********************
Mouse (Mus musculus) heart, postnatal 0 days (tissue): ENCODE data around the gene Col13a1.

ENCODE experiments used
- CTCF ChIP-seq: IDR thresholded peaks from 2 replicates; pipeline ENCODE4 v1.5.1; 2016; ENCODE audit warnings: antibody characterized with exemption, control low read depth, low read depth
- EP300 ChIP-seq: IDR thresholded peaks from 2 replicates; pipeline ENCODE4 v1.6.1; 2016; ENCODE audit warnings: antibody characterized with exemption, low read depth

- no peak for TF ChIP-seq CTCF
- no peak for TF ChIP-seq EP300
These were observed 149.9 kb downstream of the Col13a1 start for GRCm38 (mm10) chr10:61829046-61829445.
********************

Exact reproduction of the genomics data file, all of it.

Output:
Mouse (Mus musculus) heart, postnatal 0 days (tissue): ENCODE data around the gene Col13a1.

ENCODE experiments used
- CTCF ChIP-seq: IDR thresholded peaks from 2 replicates; pipeline ENCODE4 v1.5.1; 2016; ENCODE audit warnings: antibody characterized with exemption, control low read depth, low read depth
- EP300 ChIP-seq: IDR thresholded peaks from 2 replicates; pipeline ENCODE4 v1.6.1; 2016; ENCODE audit warnings: antibody characterized with exemption, low read depth

- no peak for TF ChIP-seq CTCF
- no peak for TF ChIP-seq EP300
These were observed 149.9 kb downstream of the Col13a1 start for GRCm38 (mm10) chr10:61829046-61829445.